Biology of the Brain: Georgia Tech Researchers Seek a Better Understanding of the Brain
Researchers at Georgia Tech are applying their expertise, tools and techniques to understand on a fundamental level how the brain works. Because the human brain is immensely complex, the researchers are pursuing many levels of inquiry – from molecules to cells to circuits to the mystery of the mind itself – and also studying brain disorders and development, along with daily feats of brain activity, such as vision, speech, movement and memory.
Brain Development: Study Shows How Pathway Competition Affects Early Differentiation of Higher Brain Structures
A new study shows how the strength and timing of competing molecular signals during brain development has generated natural and presumably adaptive differences in a brain region known as the telencephalon -- much earlier than scientists had previously believed.
Artificial Transparent Skin: Arrays of Piezoelectric “Taxels” Convert Mechanical Motion to Electronic Controlling Signals for Improved Tactile Imaging
Using bundles of vertical zinc oxide nanowires, researchers have fabricated arrays of piezotronic transistors capable of converting mechanical motion directly into electronic controlling signals. The arrays could help give robots a more adaptive sense of touch, provide better security in signatures and offer new ways for humans to interact with electronic devices.
FlipperBot: Sea Turtles and Flipper-Driven Robot Reveal Principles of Moving on Sand and Other Granular Media
Based on a study of both hatchling sea turtles and "FlipperBot" -- a robot with flippers -- Georgia Tech researchers have learned principles for how both robots and turtles move on granular surfaces such as sand.
Anatomy of a Blast: Researchers Develop Sensor System to Assess the Effects of Explosions on Soldiers
To study the effects of improvised explosive devices on soldiers and help provide continuing treatment, researchers have developed a sensor system that measures the physical environment of an explosion and collects data that can correlate what the soldier experienced with long-term outcomes.
Stress Relief: Battery-Free Wireless “Smart Skin” Sensors Could Provide Remote Monitoring of Aging Infrastructure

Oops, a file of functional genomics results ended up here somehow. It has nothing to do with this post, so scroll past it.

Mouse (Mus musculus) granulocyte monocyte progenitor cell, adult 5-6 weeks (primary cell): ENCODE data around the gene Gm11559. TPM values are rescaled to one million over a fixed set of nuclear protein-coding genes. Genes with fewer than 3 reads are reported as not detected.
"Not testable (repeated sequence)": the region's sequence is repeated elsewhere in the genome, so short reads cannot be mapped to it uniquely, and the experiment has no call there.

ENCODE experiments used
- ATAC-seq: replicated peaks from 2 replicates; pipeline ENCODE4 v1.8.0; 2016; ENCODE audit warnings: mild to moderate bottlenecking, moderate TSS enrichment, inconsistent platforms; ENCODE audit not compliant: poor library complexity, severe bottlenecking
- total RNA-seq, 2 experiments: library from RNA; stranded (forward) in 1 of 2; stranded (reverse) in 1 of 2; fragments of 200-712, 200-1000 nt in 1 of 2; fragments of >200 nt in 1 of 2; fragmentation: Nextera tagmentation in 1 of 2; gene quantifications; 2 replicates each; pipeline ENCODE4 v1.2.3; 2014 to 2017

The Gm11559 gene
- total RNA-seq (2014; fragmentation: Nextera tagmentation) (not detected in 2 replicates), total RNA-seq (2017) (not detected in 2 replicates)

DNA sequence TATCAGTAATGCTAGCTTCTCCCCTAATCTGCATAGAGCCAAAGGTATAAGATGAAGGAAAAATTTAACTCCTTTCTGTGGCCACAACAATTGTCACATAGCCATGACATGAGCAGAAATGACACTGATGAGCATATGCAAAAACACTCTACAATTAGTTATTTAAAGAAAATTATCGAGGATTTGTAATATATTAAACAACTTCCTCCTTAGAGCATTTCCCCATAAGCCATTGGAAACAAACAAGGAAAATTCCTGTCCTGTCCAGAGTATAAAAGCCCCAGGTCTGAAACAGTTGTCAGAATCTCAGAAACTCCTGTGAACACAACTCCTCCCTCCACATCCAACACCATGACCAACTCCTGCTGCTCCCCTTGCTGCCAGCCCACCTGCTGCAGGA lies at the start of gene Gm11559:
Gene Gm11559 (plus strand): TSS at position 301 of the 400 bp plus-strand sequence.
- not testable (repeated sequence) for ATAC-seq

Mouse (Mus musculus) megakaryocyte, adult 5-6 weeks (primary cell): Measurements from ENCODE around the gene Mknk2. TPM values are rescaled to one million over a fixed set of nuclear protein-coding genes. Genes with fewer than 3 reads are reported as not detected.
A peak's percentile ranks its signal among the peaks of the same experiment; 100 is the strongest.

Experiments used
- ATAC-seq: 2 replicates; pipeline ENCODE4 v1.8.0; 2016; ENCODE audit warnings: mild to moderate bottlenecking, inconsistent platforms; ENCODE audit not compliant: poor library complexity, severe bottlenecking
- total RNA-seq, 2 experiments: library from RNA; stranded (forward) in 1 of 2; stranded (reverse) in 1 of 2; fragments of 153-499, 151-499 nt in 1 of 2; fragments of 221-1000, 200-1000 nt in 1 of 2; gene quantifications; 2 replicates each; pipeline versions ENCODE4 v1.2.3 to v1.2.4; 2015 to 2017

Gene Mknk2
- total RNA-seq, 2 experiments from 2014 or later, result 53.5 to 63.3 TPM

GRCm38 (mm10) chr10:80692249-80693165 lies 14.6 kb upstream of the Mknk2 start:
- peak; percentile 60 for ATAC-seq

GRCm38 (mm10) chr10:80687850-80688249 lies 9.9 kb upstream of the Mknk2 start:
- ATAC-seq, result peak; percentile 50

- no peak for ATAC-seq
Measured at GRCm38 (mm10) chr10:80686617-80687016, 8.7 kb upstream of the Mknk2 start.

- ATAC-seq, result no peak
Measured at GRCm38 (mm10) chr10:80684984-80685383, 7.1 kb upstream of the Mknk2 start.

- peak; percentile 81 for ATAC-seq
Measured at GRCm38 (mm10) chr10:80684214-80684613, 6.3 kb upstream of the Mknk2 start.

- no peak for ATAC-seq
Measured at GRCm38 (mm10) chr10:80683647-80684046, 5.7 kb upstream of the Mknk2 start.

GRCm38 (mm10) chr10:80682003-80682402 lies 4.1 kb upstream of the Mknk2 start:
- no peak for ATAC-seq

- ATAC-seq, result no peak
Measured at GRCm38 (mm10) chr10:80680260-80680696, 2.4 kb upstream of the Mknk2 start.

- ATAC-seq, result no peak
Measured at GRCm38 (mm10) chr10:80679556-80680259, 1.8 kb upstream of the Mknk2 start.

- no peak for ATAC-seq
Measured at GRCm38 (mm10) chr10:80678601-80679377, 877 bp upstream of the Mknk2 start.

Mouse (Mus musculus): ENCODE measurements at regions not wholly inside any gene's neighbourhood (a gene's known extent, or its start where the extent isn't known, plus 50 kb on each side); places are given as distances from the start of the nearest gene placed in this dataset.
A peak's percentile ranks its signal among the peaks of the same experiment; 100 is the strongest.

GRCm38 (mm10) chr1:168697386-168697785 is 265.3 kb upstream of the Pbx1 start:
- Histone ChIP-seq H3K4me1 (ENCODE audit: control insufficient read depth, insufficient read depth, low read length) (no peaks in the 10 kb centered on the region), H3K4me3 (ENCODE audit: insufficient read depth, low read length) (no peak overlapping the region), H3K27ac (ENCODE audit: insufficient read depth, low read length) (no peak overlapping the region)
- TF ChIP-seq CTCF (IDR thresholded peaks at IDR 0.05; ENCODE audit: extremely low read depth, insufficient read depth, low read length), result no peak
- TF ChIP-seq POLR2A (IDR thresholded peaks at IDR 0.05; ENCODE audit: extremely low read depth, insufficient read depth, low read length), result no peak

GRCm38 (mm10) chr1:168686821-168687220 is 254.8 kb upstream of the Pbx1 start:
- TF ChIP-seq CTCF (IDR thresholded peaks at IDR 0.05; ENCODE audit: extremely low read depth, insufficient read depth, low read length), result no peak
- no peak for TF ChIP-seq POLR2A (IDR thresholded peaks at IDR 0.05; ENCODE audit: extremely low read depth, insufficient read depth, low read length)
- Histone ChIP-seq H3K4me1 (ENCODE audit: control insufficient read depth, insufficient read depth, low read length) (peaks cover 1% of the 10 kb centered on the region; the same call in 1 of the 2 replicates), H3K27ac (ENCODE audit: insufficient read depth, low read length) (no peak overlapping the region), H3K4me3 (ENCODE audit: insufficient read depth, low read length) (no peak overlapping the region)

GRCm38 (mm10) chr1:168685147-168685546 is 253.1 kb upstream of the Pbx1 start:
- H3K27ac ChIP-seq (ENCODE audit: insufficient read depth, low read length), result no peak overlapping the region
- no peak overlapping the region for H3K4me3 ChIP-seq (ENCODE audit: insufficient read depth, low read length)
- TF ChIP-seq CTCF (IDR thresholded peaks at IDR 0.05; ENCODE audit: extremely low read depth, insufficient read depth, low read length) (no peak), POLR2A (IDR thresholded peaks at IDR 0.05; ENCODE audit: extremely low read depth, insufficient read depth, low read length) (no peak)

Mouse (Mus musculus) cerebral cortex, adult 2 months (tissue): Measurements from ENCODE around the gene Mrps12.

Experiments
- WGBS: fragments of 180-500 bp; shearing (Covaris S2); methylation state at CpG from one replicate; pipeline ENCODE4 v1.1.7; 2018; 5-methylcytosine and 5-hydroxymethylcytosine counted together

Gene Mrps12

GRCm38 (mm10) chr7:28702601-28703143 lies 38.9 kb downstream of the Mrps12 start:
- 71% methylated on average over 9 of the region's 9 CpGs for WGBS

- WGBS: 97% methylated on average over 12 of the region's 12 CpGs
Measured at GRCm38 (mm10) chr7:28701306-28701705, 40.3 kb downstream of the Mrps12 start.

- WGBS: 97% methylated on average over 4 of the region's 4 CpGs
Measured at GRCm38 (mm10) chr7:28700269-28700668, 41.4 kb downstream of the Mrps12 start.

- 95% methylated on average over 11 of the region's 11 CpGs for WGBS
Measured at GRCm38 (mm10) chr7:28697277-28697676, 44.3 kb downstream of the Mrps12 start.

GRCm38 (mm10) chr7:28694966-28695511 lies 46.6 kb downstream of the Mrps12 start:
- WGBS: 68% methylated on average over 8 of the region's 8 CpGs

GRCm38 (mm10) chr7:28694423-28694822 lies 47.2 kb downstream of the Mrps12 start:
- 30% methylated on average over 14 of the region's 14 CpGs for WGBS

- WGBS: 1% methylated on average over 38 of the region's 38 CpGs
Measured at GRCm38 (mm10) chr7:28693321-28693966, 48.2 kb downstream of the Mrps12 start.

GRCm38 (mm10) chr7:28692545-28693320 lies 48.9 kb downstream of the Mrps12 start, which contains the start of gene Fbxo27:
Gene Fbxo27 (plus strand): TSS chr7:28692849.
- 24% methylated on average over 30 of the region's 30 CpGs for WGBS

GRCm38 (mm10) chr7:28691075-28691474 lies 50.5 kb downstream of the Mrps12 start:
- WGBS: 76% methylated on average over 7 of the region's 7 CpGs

Researchers are developing a novel technology that would facilitate close monitoring of bridges, parking decks and other structures for early signs of strain, stress and formation of cracks. Their approach uses wireless sensors that are low cost, require no power, and can be implemented on tough yet flexible polymer substrates.
April 2, 2013 — Researchers from the Georgia Institute of Technology have won a Defense Advanced Research Projects Agency (DARPA) contract to develop three-dimensional chip-cooling technology able to handle heat loads as much as ten times greater than systems commonly used today.
March 29, 2013 — Researchers have developed an ultra-compact passive true time delay device that could help reduce the size, complexity, power requirements and cost of phased array designs. The device uses the difference in speed between light and sound to create nanosecond signal delays.
March 21, 2013 — Using a combination of theory and experiment, researchers have developed a new approach for understanding and predicting how small legged robots – and potentially also animals – move on and interact with complex granular materials such as sand.
March 20, 2013 — Researchers have for the first time demonstrated that mechanical forces can control the depolymerization of actin, a critical protein that provides the major force-bearing structure in the cytoskeletons of cells. The research suggests that forces applied both externally and internally may play a much larger role than previously believed in regulating a range of processes inside cells.
March 19, 2013 — A team of researchers at Georgia Tech has developed a new type of interface between cochlear implant devices and the brain that could dramatically improve the sound quality of the next generation of implants. Cochlear implants help deaf individuals perceive sound.
March 18, 2013 — Clearside Biomedical, Inc. an Atlanta-based ophthalmic pharmaceutical company launched from research at Emory University and the Georgia Institute of Technology, has received $7.9 million in funding to continue drug and technology development for treatment of ocular diseases.
March 12, 2013 — In a perspective article published in the journal Nature Neuroscience, biomedical engineering professor Garrett Stanley detailed research progress toward “reading and writing the neural code.” The neural code details how the brain’s roughly 100 billion neurons turn raw sensory inputs into information we can use to see, hear and feel things in our environment.
February 27, 2013 — Researchers have demonstrated the use of a technique known as small angle neutron scattering (SANS) to study the effects of ions moving into nanoscale pores. The study is believed to be the first application of the SANS technique for studying ion surface adsorption in-situ.
February 21, 2013 — A new study provides details of the structure and tissue properties of the unique adhesion system used by remora fish to attach themselves to sharks and other marine animals. The information could lead to a new engineered reversible adhesive that could be used to create pain- and residue-free bandages, attach sensors to objects in aquatic or military reconnaissance environments, replace surgical clamps and help robots climb.
February 18, 2013 — When it comes to forming the droplets that make up clouds, a little oily and viscous organic material apparently doesn’t matter that much, according to a report published this week in the journal Proceedings of the National Academy of Sciences. And that’s good news for reducing the uncertainty of climate model predictions.